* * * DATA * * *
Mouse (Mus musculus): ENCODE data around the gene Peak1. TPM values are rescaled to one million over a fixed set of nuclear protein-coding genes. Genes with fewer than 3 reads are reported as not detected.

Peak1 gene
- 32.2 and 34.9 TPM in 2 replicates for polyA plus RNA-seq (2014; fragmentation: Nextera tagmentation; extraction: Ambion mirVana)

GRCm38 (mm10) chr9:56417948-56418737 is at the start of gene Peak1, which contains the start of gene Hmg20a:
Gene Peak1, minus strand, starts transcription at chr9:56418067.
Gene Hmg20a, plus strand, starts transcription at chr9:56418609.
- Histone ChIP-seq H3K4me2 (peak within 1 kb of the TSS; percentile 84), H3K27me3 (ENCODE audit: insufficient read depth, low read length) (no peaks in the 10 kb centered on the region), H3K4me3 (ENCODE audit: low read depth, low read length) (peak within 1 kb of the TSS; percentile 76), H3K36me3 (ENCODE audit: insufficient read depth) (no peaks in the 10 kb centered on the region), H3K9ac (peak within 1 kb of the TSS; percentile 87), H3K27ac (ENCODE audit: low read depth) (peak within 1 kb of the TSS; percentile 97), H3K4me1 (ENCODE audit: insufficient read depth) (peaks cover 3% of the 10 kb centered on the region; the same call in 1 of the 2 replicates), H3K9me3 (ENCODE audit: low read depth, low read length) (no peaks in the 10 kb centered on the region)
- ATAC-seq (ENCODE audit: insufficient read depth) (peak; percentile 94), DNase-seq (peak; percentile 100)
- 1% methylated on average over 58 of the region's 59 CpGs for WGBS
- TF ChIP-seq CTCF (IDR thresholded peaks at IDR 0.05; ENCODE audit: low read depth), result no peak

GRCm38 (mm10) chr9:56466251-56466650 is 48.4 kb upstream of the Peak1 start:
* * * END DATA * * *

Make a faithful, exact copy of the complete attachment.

Mouse (Mus musculus): ENCODE data around the gene Peak1. TPM values are rescaled to one million over a fixed set of nuclear protein-coding genes. Genes with fewer than 3 reads are reported as not detected.

Peak1 gene
- 32.2 and 34.9 TPM in 2 replicates for polyA plus RNA-seq (2014; fragmentation: Nextera tagmentation; extraction: Ambion mirVana)

GRCm38 (mm10) chr9:56417948-56418737 is at the start of gene Peak1, which contains the start of gene Hmg20a:
Gene Peak1, minus strand, starts transcription at chr9:56418067.
Gene Hmg20a, plus strand, starts transcription at chr9:56418609.
- Histone ChIP-seq H3K4me2 (peak within 1 kb of the TSS; percentile 84), H3K27me3 (ENCODE audit: insufficient read depth, low read length) (no peaks in the 10 kb centered on the region), H3K4me3 (ENCODE audit: low read depth, low read length) (peak within 1 kb of the TSS; percentile 76), H3K36me3 (ENCODE audit: insufficient read depth) (no peaks in the 10 kb centered on the region), H3K9ac (peak within 1 kb of the TSS; percentile 87), H3K27ac (ENCODE audit: low read depth) (peak within 1 kb of the TSS; percentile 97), H3K4me1 (ENCODE audit: insufficient read depth) (peaks cover 3% of the 10 kb centered on the region; the same call in 1 of the 2 replicates), H3K9me3 (ENCODE audit: low read depth, low read length) (no peaks in the 10 kb centered on the region)
- ATAC-seq (ENCODE audit: insufficient read depth) (peak; percentile 94), DNase-seq (peak; percentile 100)
- 1% methylated on average over 58 of the region's 59 CpGs for WGBS
- TF ChIP-seq CTCF (IDR thresholded peaks at IDR 0.05; ENCODE audit: low read depth), result no peak

GRCm38 (mm10) chr9:56466251-56466650 is 48.4 kb upstream of the Peak1 start: